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Herman J. Radtke III

Canonical Version Numbers with Git

Brandon Savage wrote a controversial blog post about why subversion is still more relevant than git.  His main point was that enterprise requires canonical version numbering to track progress in the application and that git cannot do this.   There was a lot of debate about this on Brandson's, but a recent comment by Morgan proved Brandon wrong.

I have never had a problem with the lack of canonical version numbers, but I can see why companies who have used CVS or subversion for a long time would be wary of getting rid of them.  Morgan explains how to use the git describe command to generate canonical version numbers.  I have used git for a while for personal projects and at HauteLook, but have never used this command.  I thought this was a great solution to a problem a lot of companies face when trying to migrate from subversion to git.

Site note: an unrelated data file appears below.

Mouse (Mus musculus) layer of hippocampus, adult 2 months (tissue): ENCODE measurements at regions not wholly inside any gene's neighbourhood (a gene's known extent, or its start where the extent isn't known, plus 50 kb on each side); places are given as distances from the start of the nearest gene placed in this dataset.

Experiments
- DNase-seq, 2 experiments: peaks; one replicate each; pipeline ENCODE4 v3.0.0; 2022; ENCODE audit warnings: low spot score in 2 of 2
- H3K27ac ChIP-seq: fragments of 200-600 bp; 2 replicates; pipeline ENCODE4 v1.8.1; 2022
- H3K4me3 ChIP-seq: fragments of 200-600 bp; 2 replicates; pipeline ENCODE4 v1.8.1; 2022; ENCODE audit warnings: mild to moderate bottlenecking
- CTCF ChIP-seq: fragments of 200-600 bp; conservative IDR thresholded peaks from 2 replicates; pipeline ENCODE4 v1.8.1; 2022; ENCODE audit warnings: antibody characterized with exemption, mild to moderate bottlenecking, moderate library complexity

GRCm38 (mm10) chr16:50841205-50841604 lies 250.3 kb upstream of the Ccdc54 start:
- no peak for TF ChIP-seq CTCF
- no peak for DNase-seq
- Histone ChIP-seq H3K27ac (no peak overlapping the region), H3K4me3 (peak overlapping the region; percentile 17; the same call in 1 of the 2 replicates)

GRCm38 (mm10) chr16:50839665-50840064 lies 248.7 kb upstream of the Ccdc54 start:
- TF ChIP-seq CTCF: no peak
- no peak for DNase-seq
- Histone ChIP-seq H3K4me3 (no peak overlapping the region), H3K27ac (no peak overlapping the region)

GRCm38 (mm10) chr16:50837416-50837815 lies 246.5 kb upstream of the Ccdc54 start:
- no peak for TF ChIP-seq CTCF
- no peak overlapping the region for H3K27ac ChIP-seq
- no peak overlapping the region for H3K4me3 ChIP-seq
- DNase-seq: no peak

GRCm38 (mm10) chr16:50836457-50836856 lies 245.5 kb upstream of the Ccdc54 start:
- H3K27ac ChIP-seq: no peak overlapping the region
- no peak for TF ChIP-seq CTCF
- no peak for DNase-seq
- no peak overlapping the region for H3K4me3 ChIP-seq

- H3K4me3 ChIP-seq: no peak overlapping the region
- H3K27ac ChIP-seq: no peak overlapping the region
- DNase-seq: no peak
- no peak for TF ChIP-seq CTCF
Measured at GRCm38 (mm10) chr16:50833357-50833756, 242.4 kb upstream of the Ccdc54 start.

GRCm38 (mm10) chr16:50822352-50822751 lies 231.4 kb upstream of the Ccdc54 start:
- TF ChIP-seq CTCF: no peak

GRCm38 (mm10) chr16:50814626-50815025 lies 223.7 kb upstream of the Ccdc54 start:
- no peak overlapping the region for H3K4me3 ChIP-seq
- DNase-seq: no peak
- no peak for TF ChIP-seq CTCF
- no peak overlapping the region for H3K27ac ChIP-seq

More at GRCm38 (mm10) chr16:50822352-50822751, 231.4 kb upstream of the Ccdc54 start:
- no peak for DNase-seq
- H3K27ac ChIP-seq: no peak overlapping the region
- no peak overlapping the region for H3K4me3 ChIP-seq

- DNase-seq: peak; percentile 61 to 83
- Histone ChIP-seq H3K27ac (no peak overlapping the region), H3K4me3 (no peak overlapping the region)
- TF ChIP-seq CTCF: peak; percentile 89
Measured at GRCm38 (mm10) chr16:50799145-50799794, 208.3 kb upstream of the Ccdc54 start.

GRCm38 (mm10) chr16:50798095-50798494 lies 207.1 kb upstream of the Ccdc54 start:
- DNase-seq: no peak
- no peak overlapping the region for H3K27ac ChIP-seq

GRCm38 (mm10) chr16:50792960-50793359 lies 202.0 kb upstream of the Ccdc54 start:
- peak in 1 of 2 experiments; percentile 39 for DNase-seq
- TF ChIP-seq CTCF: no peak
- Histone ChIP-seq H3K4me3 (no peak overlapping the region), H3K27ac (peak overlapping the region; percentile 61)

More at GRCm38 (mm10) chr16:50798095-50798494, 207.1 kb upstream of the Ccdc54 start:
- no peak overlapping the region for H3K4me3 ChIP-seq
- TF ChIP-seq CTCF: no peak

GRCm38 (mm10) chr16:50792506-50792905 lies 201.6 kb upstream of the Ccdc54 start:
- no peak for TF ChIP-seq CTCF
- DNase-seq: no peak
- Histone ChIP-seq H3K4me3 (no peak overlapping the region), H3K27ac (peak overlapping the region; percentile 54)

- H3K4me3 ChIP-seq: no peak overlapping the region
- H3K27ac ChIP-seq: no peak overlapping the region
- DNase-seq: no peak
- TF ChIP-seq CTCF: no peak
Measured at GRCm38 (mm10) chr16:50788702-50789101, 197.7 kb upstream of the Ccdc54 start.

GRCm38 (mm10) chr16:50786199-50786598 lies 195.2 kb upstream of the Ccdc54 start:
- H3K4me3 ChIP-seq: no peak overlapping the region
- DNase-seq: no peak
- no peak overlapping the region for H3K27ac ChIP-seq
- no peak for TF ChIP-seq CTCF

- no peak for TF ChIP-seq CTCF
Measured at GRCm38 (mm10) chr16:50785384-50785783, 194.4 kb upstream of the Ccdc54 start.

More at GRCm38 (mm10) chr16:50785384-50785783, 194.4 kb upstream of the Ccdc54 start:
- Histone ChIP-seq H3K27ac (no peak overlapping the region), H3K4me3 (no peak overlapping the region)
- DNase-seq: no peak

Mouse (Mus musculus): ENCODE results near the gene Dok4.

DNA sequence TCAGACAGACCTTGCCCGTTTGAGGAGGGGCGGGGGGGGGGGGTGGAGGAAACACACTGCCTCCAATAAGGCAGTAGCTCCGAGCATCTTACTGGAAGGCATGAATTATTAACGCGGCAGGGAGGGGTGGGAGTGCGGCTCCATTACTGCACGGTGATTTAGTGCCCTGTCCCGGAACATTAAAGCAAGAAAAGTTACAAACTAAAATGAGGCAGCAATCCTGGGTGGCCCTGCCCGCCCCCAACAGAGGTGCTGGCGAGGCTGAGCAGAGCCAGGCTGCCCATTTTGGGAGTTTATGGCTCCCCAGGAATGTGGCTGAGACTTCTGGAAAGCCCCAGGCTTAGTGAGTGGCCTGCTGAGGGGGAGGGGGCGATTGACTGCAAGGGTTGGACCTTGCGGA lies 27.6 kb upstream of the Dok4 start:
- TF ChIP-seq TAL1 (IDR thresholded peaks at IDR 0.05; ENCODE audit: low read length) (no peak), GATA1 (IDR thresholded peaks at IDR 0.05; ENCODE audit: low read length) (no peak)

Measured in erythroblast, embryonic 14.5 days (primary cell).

Morgan's comment:

git describe –tags –long

This gives you a string like (in the case of one of my projects)


which is formatted as

{last reachable tag name}-{# of commits since that tag}-#{SHA of HEAD}

This gives you a ‘canonical version number’ (spelling corrected) that is monotonically increasing by commits, and unique across multiple repositories of development. If we’re all on the same HEAD, it will return the same value. If we all share the same most-recent-tag, but have different commits, the SHA will be different.